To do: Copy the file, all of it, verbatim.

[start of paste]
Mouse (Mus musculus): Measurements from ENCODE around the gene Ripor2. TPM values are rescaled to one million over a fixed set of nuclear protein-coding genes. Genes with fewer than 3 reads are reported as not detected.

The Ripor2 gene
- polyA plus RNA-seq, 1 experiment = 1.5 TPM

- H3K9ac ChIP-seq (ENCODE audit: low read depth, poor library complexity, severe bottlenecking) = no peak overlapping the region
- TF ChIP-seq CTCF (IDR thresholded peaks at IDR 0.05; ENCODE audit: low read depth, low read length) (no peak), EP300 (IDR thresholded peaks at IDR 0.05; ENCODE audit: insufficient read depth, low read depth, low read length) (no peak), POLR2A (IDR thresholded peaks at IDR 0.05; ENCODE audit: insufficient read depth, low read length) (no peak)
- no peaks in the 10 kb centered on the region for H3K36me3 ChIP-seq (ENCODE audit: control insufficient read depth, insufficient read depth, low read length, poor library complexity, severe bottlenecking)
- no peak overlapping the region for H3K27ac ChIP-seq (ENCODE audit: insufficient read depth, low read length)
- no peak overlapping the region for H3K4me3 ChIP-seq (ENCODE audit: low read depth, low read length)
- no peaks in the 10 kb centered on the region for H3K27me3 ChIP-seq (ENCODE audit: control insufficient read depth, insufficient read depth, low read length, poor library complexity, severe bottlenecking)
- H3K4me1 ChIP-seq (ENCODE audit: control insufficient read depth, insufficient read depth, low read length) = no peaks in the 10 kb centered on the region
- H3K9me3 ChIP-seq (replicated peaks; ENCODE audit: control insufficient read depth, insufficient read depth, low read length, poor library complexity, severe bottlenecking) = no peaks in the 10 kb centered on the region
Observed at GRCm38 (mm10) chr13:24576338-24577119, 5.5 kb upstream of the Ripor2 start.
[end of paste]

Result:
Mouse (Mus musculus): Measurements from ENCODE around the gene Ripor2. TPM values are rescaled to one million over a fixed set of nuclear protein-coding genes. Genes with fewer than 3 reads are reported as not detected.

The Ripor2 gene
- polyA plus RNA-seq, 1 experiment = 1.5 TPM

- H3K9ac ChIP-seq (ENCODE audit: low read depth, poor library complexity, severe bottlenecking) = no peak overlapping the region
- TF ChIP-seq CTCF (IDR thresholded peaks at IDR 0.05; ENCODE audit: low read depth, low read length) (no peak), EP300 (IDR thresholded peaks at IDR 0.05; ENCODE audit: insufficient read depth, low read depth, low read length) (no peak), POLR2A (IDR thresholded peaks at IDR 0.05; ENCODE audit: insufficient read depth, low read length) (no peak)
- no peaks in the 10 kb centered on the region for H3K36me3 ChIP-seq (ENCODE audit: control insufficient read depth, insufficient read depth, low read length, poor library complexity, severe bottlenecking)
- no peak overlapping the region for H3K27ac ChIP-seq (ENCODE audit: insufficient read depth, low read length)
- no peak overlapping the region for H3K4me3 ChIP-seq (ENCODE audit: low read depth, low read length)
- no peaks in the 10 kb centered on the region for H3K27me3 ChIP-seq (ENCODE audit: control insufficient read depth, insufficient read depth, low read length, poor library complexity, severe bottlenecking)
- H3K4me1 ChIP-seq (ENCODE audit: control insufficient read depth, insufficient read depth, low read length) = no peaks in the 10 kb centered on the region
- H3K9me3 ChIP-seq (replicated peaks; ENCODE audit: control insufficient read depth, insufficient read depth, low read length, poor library complexity, severe bottlenecking) = no peaks in the 10 kb centered on the region
Observed at GRCm38 (mm10) chr13:24576338-24577119, 5.5 kb upstream of the Ripor2 start.